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  • Writer's pictureKerry Thompson

Legal Landmines to Avoid: Hiring for Your Start-up the Right Way

Picture this… you've launched your amazing Start-up and now need the talented individuals to propel it forward. Recruiting can be exciting, but it's crucial to navigate the legal landscape carefully to ensure your Start-up remains compliant and sets a solid foundation for success.

In this blog, we'll explore key legal considerations when recruiting for your StartUp and provide answers to some essential questions answered by Didi Ogbo, an Employment Solicitor from our Legal partner

Key legal considerations overview to ensure your hiring process is smooth and compliant:

1. Anti-discrimination: This is paramount. Focus only on the job requirements and assess candidates based on their skills and experience.

2. Data Protection: With online applications and candidate information storage, data protection comes into play. Be transparent about how you collect, use, and store candidate data.

3. Employment Contracts: A well-drafted contract clarifies expectations for both parties.

4. Right to Work: Ensure your candidates have the legal right to work in your location. This involves verifying relevant documentation and following proper procedures.

I asked Didi Ogbo to provide some detailed information on some essential legal considerations when thinking about recruitment for your Start-up:

How can I ensure compliance with UK Employment laws and regulations?

Ensuring your StartUp is compliant with UK Employment laws and regulations is a multi-faceted approach as there are many aspects of Employment law to consider and be wary of not breaching. As a starting point and a general guide, employers should consider the following steps:

1. Employee Handbook and Employment Contracts

An Employee Handbook is a useful way in which you can communicate your policies, rules and operating standards, which comply with up-to-date Employment laws and regulations. When drafted appropriately, they can protect you against employer pitfalls such as poor procedures. Having legally robust written employment contracts in place is essential in supporting your compliance with employment law. Not only are they legally required, but they can also serve as evidence that you have been compliant with Employment law.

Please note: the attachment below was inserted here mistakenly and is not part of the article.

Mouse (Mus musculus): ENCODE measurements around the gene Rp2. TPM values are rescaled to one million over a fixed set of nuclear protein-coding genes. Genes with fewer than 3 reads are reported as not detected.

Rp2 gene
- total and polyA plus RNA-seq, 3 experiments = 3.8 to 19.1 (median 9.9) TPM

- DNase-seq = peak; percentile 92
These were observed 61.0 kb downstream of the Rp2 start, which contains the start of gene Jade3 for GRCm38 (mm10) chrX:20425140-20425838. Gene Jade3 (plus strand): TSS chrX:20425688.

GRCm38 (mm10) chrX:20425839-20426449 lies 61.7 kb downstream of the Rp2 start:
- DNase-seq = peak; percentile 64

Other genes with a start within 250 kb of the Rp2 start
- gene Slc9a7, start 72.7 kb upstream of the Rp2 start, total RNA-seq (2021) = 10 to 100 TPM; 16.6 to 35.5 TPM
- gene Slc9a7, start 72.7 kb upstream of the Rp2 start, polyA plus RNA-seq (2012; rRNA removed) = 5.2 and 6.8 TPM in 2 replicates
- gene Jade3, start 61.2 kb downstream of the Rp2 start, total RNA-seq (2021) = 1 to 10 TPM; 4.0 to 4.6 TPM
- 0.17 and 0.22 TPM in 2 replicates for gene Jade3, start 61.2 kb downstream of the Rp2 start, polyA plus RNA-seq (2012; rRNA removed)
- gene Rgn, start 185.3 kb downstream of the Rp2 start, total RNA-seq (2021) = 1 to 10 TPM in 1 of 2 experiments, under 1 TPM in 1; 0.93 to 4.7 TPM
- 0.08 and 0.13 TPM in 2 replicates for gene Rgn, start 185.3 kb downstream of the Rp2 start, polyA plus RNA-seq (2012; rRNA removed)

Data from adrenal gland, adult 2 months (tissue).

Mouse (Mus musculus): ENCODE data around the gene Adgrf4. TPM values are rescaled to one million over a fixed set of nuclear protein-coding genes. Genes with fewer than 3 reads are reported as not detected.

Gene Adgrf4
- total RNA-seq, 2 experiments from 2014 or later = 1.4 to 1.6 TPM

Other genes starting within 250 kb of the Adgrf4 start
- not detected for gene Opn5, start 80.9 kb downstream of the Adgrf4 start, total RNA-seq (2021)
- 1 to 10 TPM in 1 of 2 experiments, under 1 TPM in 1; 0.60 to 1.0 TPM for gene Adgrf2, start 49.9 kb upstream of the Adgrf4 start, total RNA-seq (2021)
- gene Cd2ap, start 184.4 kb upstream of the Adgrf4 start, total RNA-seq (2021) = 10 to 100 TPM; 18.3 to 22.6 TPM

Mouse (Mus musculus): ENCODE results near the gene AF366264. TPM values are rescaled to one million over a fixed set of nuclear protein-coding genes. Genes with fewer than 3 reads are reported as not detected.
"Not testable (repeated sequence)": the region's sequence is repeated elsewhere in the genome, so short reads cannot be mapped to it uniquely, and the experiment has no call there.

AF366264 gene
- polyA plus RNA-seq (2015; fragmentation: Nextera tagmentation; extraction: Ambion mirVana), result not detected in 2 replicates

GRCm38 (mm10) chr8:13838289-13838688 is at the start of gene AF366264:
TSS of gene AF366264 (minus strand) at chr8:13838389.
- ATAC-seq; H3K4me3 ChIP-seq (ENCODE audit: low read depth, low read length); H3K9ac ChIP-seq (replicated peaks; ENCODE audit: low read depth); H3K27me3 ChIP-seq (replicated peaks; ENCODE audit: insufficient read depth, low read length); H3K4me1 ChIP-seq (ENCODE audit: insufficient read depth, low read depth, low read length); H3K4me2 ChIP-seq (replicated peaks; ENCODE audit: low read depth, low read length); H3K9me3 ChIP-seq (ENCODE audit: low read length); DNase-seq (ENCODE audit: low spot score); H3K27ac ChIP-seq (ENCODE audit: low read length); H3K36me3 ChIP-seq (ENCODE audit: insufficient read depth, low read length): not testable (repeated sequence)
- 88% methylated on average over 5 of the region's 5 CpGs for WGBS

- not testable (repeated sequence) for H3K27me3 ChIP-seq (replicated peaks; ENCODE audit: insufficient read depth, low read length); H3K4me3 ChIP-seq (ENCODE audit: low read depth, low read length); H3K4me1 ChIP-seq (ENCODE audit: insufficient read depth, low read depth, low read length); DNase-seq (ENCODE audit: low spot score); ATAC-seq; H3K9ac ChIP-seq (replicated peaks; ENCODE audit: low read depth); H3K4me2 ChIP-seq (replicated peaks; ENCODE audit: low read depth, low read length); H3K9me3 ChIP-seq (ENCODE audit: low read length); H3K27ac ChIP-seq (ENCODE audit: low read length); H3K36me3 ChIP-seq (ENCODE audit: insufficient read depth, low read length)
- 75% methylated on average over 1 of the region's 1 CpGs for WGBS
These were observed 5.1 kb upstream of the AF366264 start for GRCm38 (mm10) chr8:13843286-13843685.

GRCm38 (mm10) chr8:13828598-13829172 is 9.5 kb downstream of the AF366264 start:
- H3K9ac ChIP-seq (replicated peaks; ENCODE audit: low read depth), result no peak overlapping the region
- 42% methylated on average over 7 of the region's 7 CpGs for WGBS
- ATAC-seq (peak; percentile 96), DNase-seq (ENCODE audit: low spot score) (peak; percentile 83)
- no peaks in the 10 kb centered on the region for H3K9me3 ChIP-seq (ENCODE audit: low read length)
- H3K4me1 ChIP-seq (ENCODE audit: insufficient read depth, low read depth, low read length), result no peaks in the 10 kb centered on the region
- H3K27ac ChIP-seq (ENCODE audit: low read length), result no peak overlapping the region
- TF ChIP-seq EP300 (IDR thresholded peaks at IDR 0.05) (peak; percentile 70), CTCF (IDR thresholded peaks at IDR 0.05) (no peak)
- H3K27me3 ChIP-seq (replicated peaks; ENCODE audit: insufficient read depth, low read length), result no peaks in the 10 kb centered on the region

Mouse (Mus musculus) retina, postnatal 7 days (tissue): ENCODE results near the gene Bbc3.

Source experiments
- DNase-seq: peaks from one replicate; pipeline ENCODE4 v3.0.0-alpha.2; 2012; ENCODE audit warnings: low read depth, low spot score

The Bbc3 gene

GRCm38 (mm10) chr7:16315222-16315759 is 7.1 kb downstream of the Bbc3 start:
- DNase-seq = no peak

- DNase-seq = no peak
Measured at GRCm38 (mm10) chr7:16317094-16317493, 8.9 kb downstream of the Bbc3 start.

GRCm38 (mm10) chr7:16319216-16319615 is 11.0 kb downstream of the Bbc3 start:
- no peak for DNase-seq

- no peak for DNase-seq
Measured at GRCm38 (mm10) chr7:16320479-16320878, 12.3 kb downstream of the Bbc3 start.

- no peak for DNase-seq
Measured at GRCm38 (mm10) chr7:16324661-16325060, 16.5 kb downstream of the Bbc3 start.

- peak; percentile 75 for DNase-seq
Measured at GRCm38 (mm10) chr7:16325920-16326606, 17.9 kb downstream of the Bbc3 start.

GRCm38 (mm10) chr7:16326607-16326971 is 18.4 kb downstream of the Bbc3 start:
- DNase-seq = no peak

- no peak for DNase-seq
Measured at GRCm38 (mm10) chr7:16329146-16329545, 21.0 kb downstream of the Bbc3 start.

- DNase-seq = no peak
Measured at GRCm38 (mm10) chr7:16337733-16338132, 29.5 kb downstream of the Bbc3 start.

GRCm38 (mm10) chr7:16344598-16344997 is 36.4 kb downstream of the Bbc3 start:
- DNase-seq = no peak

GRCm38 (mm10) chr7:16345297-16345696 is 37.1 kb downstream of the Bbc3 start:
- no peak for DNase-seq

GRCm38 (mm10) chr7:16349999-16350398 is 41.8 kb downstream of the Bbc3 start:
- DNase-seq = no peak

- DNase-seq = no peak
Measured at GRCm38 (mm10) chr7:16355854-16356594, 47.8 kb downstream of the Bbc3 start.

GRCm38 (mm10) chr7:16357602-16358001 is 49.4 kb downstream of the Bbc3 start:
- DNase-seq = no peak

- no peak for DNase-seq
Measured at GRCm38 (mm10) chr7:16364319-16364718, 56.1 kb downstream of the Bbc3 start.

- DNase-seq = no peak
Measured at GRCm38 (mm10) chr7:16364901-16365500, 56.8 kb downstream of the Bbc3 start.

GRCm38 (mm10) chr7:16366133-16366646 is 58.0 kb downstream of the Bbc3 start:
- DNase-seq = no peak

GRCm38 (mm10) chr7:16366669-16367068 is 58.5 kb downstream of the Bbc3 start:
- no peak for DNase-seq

2. Mandatory policies

All employers need to have the following policies in place to ensure that they are compliant with UK Employment law:

Discipline/Dismissal and Grievance - It is a legal requirement that employers refer to their disciplinary and grievance rules, which apply to employees, in an employee’s employment contract. Further, the ACAS Code provides that employers should have written disciplinary and grievance policies. Breaching the ACAS Code can lead to an increase of up to 25% of any compensation awarded to an employee in an employment tribunal claim.

Health & Safety – If you have more than five employees, you are legally required to have a Health and Safety policy in place.

Equal Opportunities – The Employment Statutory Code of Practice recommends that employers implement an Equal Opportunities policy that covers all of the protected characteristics under the Equality Act 2010. Though this is not a strict legal requirement, having an Equal Opportunities policy can support employers in defending a discrimination claim.

3. Take care not to discriminate!

From hiring practices to the day-to-day decisions that you make; it is vital to ensure that you comply with the law regarding discrimination and that you treat employees fairly and in a way that does not breach their right to not be discriminated against.

4. Consult qualified professionals where appropriate

Engaging legal professionals who specialise in Employment law is an easy way to ensure you are compliant with Employment law. Employment solicitors can provide you with the peace of mind that you are making legally compliant decisions. Not only can solicitors identify what steps you may need to take but can take away the burden of doing it yourself so you can focus on other business needs.